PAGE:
In addition to complying with the legislative frameworks of all the countries where it operates, Intesa Sanpaolo has been committed since its establishment to identifying, mitigating and, where possible, preventing potential human rights abuses linked to its activities, as required under the latest UN Guiding Principles (Guiding principles on business and human rights - PDF 1.110 KB).
Intesa Sanpaolo has adopted a Code of Ethics, in which it explicitly states that it:
is committed to helping safeguard human rights in accordance with the principles of the Universal Declaration of 1948;
recognises the principles set out in the ILO (International Labour Organisation) fundamental conventions, particularly the right of association and collective bargaining, the ban on forced and child labour and gender equality at work;
contributes to the fight against corruption, supporting the OECD (Organisation for Economic Cooperation and Development) guidelines and the anti-corruption principles issued by the United Nations in 2003, including through a “zero tolerance” approach to any cases of corruption.
Our monitoring and management process for human rights
Our internal control system for the application of the Code of Ethics includes a section on human rights. In cases of abuses, stakeholders’ petitions are collected via a dedicated email address, and assessed by the departments implicated in the petition under the supervision of the Control Committee. The results of this process are disclosed to stakeholders via the Sustainability Report and presented annually to the Governance Bodies.
Based on the content of the UN Guiding Principles, which call on companies to assume their responsibilities for human rights by issuing a policy and related procedures with a specific commitment, a due-diligence process which identifies, prevents and mitigates their impact on human rights, and indemnity systems for any damages, Intesa Sanpaolo has embarked on a development process for a human rights policy.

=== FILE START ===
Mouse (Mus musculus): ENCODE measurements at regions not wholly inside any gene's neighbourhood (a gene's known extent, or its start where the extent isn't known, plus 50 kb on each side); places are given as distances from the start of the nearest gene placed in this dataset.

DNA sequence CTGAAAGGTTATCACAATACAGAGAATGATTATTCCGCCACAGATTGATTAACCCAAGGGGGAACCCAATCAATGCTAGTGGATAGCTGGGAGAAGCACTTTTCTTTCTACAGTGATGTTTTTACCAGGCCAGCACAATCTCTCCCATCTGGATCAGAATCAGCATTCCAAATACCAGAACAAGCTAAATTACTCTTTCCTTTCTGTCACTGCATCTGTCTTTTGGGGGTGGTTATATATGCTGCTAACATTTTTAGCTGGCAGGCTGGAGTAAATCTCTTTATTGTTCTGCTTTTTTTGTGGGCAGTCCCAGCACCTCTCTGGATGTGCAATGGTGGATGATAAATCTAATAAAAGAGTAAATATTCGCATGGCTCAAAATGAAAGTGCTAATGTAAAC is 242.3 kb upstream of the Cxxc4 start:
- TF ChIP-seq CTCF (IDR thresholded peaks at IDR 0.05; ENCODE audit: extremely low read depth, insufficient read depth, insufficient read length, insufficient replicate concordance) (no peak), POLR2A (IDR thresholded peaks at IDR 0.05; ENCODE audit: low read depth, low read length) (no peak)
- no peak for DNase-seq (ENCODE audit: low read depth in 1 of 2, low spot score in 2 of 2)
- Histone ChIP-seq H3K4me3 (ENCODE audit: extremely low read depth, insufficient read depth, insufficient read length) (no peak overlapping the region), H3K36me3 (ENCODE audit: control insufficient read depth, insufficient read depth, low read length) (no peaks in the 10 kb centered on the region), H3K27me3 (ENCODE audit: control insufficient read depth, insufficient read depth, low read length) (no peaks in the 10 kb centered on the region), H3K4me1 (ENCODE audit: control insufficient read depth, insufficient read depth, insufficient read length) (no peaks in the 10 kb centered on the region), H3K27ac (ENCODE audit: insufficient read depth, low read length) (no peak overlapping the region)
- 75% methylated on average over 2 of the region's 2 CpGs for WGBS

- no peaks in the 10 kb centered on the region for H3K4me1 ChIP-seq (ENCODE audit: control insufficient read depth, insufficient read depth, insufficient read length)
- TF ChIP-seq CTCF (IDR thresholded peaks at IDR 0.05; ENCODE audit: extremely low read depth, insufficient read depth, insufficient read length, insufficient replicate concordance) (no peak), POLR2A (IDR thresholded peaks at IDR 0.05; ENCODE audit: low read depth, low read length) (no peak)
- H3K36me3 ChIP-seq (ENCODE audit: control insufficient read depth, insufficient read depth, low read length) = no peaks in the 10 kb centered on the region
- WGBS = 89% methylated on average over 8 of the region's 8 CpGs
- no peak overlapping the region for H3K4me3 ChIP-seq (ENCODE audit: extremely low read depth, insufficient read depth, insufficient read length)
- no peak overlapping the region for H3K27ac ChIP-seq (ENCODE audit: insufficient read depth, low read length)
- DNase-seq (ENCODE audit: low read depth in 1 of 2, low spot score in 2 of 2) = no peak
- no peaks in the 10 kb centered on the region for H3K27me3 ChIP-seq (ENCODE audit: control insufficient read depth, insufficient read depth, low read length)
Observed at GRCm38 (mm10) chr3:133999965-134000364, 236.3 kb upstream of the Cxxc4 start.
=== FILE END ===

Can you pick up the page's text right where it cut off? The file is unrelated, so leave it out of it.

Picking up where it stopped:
The following phases of the process have been completed to date:
analysis of international standards and their implementation in the banking sector world-wide;
identification of key stakeholders impacted by the Bank’s operations: customers, suppliers, employees, local communities. The Environment, which Intesa Sanpaolo recognises as a legitimate stakeholder, is considered transversally in all areas of application;
monitoring of risk areas for each activity, operating structure and geographical region;
screening of company policies in Italy and abroad for the risk areas identified;
design of a matrix to identify the possible impacts of company activities on stakeholders for each principle set out in international conventions;
involvement of specialised NGOs to gather their suggestions on the fundamental requirements for a new policy.